Productivity growth and economic reform : evidence from Rwanda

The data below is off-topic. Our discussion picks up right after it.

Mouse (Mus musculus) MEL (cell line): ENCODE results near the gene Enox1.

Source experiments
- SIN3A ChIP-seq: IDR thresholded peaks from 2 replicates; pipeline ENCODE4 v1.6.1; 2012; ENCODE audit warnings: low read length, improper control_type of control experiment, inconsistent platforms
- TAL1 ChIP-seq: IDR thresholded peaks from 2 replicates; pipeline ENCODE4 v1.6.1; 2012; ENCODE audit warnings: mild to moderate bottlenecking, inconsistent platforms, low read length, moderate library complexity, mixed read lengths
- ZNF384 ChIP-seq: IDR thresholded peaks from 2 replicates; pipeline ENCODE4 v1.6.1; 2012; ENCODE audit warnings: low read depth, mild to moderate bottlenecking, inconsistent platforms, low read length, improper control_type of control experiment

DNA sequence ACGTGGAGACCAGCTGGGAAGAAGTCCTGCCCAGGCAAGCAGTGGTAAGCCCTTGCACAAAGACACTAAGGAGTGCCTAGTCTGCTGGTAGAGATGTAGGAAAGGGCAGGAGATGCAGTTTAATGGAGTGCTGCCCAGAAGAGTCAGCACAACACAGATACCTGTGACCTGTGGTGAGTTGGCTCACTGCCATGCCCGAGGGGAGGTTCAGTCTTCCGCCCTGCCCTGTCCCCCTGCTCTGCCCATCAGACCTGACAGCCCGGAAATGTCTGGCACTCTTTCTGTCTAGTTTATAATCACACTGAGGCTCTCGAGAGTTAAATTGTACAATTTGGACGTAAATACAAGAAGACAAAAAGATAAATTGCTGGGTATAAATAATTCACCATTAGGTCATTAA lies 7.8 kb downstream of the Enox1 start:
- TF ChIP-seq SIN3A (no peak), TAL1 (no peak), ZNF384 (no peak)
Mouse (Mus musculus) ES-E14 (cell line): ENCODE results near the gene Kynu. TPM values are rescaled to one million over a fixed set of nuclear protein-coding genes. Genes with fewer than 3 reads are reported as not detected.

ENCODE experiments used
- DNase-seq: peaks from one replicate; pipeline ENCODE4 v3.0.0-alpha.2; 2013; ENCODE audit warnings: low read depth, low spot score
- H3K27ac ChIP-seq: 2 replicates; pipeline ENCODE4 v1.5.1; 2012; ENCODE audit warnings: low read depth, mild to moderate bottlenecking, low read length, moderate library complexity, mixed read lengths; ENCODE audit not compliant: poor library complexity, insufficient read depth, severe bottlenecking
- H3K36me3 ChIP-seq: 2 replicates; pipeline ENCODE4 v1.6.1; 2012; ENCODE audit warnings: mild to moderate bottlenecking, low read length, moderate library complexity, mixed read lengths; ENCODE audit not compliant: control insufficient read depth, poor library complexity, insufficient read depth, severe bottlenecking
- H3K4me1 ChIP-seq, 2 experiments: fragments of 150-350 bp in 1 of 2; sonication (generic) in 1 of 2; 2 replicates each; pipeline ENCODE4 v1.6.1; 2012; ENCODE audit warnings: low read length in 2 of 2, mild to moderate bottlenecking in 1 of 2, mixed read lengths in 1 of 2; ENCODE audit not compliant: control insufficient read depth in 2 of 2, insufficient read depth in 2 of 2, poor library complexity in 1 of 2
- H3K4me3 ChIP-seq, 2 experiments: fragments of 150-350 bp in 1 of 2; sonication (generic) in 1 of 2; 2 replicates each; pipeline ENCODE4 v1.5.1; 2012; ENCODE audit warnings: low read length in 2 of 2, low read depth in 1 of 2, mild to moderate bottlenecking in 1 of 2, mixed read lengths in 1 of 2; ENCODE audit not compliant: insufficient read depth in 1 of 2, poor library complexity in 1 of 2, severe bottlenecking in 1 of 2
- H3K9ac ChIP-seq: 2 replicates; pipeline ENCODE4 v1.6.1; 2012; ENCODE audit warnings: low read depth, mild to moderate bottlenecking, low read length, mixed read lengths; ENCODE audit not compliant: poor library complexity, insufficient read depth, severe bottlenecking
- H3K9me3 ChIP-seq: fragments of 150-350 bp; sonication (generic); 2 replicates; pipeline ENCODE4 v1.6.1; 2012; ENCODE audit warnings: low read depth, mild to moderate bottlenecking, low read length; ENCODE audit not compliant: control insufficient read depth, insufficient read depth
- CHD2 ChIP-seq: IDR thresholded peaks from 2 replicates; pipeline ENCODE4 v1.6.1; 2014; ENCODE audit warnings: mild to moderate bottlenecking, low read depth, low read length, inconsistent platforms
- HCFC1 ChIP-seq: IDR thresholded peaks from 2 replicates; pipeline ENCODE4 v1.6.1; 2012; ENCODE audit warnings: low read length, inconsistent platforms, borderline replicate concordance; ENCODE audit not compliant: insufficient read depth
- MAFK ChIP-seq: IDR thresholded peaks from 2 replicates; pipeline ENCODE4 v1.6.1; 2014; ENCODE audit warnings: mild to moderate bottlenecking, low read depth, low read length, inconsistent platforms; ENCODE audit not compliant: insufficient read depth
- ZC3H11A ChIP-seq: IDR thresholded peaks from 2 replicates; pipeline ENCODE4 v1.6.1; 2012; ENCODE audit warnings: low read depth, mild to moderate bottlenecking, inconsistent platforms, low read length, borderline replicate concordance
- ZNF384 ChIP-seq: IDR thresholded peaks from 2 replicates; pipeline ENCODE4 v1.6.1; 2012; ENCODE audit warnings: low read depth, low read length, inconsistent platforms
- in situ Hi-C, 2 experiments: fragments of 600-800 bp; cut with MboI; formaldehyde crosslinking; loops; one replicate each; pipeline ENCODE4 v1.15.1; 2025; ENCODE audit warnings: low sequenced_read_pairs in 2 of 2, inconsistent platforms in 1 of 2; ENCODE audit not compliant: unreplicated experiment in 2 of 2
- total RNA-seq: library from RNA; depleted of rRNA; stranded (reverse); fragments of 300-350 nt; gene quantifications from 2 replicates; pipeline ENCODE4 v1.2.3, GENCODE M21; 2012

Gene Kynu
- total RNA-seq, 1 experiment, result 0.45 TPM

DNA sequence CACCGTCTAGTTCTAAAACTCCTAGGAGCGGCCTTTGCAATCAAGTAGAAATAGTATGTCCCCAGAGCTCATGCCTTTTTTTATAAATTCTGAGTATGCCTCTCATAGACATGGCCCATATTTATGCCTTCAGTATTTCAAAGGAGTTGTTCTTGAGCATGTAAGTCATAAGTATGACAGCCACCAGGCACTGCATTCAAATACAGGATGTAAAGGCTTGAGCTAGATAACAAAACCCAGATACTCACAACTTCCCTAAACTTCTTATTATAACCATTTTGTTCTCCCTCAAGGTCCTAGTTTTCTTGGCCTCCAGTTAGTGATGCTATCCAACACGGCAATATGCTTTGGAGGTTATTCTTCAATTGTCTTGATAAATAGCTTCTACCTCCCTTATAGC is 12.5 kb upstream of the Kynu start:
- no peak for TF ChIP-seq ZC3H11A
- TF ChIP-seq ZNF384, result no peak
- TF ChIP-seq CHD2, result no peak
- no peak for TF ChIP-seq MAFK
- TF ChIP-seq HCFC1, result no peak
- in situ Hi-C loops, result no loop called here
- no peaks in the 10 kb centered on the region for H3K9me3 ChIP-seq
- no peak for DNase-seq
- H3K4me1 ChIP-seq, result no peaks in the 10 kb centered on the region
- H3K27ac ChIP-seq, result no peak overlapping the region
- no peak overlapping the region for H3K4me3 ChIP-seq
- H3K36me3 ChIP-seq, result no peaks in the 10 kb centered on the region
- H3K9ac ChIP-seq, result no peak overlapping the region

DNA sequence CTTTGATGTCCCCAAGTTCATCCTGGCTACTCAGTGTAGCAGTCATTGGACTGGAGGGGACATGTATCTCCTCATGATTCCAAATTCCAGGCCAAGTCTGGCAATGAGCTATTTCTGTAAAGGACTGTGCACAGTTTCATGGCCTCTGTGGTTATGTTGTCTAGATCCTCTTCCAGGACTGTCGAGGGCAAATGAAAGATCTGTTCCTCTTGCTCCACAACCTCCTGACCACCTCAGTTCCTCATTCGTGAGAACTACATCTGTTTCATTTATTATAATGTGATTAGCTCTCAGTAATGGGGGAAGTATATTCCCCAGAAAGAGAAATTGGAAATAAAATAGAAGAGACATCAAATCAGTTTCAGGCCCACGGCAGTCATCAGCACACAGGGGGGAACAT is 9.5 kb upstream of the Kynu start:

Trade, financial, and exchange rate reforms are shown to have exerted a positive impact on the growth of total factor productivity in Rwanda during the period 1995-2003. Based on a constant returns-to-scale Cobb-Douglas production function, this paper regresses total factor productivity on indices of trade, financial, and exchange rate reforms. The analysis determines that trade reforms and financial reforms each contributed positively to improvements in total factor productivity. The data also suggest that the allocation of official development assistance to human capital made a significant contribution to productivity. In contrast, the appreciation of the real exchange rate of the late 1980's hindered productivity or the growth of TFP. Taken together, the findings for Rwanda presented in this paper show that the strong growth of the past decade has not just been due to a"bounce back"effect following the genocide. The results support the notion that policies favorable to trade development, a deepening of the financial sector, and formation of human capital have been effective for increasing aggregate productivity of the economy and stimulating growth in Rwanda. For sustained growth, the Rwandan authorities should continue to build on these policies, while also taking care to maintain an appropriate exchange rate.
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